Through Vangi-tinted glasses

Perspectives from an African

I will learn to pray for you March 22, 2012

Filed under: Poems by Vangi — Vangi Gantsho @ 23:41

I will pray for you
In my anger
I will pray for you
That one day you will keep the promises you made
that day four years ago
When I gave you a cross
and in return you told me things would be different
Then turned around and hurt me
Lied to me
Stole from me
You came into my house and stole my curtains
Exposed my poverty for the world to see
You drank expensive wine
and spilt it on my tattered couch
laughed at me when I told you
I didn’t have ice
because I didn’t have water
or a fridge
And when I gave you my last slice of bread
As if to make fun,
You demanded I serve it with jam on a crystal plate

But I will learn to pray for you
I will tell my heart that next year
things will be different
I will give you my cross again
I will walk barefoot to the tent in the burnt down veld
I will ignore the dilapidated school
or bustling bottle store
I will quell my anger when my feet hurt
from the heat and gravel stones
And I will teach my heart to pray for you

Because that’s what my mother taught me
And that’s what her mother taught her

I just hope that THIS TIME, God is listening.

By Vangile Gantsho ©


8 Responses to “I will learn to pray for you”

  1. Monalisa Says:

    Is it that they know that the undying faith of the poor inspite of what and how they live will guarantee another cross? Do they ensure poverty remains among the masses to secure the crosses of the masses? Do they ensure that a child’s future is ripped from right under him by providing worthless and pathetic education so that he becomes the uneducated cross of tomorrow? God hear our prayers.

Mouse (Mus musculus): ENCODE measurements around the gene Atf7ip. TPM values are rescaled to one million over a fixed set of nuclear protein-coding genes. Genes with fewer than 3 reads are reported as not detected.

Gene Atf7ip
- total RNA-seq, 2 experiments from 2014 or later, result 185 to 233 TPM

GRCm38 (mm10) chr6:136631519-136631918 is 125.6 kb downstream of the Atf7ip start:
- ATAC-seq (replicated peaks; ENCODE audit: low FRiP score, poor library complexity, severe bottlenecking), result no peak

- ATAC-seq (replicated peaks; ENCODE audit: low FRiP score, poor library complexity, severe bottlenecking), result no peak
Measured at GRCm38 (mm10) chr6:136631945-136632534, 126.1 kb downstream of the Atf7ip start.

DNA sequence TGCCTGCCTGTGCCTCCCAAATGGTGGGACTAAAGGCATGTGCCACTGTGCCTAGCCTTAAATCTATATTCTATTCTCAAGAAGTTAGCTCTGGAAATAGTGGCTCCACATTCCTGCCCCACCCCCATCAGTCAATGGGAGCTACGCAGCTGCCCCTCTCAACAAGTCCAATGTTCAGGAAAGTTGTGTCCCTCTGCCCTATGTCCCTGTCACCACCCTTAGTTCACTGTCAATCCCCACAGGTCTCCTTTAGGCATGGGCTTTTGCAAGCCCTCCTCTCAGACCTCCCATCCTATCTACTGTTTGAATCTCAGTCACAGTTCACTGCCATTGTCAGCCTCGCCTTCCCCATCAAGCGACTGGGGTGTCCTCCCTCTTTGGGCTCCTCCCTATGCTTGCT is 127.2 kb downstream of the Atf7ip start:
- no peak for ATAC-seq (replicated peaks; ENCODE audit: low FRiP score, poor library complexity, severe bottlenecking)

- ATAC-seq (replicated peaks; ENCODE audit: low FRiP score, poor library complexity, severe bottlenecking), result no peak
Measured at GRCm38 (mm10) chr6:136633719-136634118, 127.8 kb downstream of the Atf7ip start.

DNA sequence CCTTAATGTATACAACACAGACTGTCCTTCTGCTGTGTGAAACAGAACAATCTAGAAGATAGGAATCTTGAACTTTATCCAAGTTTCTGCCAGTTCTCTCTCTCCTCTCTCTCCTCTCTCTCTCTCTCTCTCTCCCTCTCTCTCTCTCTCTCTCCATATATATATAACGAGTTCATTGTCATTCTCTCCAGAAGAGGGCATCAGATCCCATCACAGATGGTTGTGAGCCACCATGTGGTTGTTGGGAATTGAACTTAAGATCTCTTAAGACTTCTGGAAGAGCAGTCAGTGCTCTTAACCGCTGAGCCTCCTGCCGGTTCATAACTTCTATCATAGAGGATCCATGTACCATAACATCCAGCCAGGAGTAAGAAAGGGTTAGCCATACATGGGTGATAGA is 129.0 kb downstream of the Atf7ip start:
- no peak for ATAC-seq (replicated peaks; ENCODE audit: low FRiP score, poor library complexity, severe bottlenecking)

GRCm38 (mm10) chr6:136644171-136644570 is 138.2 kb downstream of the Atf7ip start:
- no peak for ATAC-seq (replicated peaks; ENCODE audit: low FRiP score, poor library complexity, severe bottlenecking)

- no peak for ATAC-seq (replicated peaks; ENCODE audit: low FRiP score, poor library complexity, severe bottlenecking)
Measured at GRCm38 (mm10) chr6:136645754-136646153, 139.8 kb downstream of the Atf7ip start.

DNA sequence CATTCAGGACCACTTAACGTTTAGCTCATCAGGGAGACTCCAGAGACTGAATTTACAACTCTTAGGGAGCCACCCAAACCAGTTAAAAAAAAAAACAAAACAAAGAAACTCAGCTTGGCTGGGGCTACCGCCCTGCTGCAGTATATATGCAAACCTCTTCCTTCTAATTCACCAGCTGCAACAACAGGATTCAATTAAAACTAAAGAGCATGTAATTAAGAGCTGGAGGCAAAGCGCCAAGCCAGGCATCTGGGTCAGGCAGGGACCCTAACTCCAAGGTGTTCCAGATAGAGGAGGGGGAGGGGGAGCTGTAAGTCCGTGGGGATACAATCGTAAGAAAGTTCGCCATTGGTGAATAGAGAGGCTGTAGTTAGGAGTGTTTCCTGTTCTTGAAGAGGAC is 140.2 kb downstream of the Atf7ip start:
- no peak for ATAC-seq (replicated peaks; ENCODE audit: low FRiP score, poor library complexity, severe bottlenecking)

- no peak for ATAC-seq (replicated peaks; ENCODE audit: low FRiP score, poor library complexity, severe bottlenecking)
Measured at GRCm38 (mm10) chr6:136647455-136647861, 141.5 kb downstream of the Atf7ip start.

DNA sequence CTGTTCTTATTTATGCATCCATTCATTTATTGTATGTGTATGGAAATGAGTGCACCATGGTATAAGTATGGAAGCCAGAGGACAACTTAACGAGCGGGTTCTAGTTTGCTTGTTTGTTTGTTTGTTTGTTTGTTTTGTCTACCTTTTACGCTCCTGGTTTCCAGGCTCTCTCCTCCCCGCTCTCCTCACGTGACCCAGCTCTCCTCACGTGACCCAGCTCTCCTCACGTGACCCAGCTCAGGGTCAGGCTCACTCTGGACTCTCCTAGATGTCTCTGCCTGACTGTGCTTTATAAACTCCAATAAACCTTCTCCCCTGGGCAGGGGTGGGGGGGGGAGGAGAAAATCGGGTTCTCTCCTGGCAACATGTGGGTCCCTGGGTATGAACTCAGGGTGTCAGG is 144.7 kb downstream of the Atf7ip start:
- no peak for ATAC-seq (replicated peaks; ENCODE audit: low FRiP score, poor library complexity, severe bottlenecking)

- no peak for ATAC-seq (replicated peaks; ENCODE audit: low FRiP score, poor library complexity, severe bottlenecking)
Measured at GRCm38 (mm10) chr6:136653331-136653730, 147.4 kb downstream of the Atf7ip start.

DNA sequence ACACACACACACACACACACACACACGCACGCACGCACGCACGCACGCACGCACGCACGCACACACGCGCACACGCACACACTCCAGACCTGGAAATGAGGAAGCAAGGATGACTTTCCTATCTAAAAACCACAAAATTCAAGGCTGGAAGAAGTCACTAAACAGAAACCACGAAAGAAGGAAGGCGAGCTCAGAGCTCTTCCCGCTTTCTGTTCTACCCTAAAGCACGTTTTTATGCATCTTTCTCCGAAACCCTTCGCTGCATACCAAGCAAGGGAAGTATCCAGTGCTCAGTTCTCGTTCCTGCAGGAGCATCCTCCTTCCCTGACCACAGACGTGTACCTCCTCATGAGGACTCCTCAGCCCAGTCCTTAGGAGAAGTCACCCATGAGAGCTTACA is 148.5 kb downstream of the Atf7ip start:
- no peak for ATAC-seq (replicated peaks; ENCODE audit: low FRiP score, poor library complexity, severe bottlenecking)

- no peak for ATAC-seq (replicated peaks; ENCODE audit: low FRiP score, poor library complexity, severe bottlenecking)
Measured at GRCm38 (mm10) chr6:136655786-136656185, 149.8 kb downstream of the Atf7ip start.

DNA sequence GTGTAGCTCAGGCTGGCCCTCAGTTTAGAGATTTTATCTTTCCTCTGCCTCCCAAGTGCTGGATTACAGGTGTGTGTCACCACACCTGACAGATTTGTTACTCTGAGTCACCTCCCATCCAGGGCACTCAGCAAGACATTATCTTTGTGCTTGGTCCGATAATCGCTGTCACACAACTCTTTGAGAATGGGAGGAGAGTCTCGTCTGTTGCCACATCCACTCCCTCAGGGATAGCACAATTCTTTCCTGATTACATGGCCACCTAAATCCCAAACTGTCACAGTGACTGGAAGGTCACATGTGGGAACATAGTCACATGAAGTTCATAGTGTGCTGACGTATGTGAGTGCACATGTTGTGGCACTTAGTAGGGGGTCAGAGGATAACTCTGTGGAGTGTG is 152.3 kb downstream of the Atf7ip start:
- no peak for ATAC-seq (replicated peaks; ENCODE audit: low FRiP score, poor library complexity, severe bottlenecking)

• Yho Lisa! I don’t have answers to your questions. And the ever-optimistic believer in human goodness that is me refuses to believe that anyone could be so calculating. (Even though I know they can…and have been. For many years.)

      But OUR people would not sell US and our children to future’s ruins like this. Surely not.

      That being said, we have an obligation to take responsibility for our freedom. We have to decide that we deserve better, and then we can force our leadership to BE better!

  2. palesa-entle pulse makua Says:

    i love your work,your way of writing inspires the aspiring confused poet hiden in me**

  3. Thuto Moloi Says:

    Epic tale of endurance. lovely stuff.

  4. Zanele Says:

    I wish I can do that pray for you and still. Go and give you my cross unfortunately not. You don’t get a prayer nor a cross. I’m ready with my carving knife to slice whatever sliceable should you dare come nearer my children. The little. Prayer I have is for my children to be safe from your dirty hands, The Prayer I have is for them to be able to fend for themselves to be able to stand up for the good and defend the weak.

  5. Tlamelo M Mothudi Says:

    Thank you for this, I sent it to my mother and aunt because they have sacrifised so much for our families. My mother is a single parent and she is as strong as the oldest, biggest, widest tree that has roots that connect to every other tree in the world. I often come across and hear stories of parents that have had their hearts broken by children or grandchildren. These children or grandchildren take advantage, steal from, mistreat their parents and it breaks my heart. I think to myself, they would give you the world and yet when they need you the most (when they are tired, elderly, in need of patience and care) you turn away from them.
    Viva Ms Vangil.

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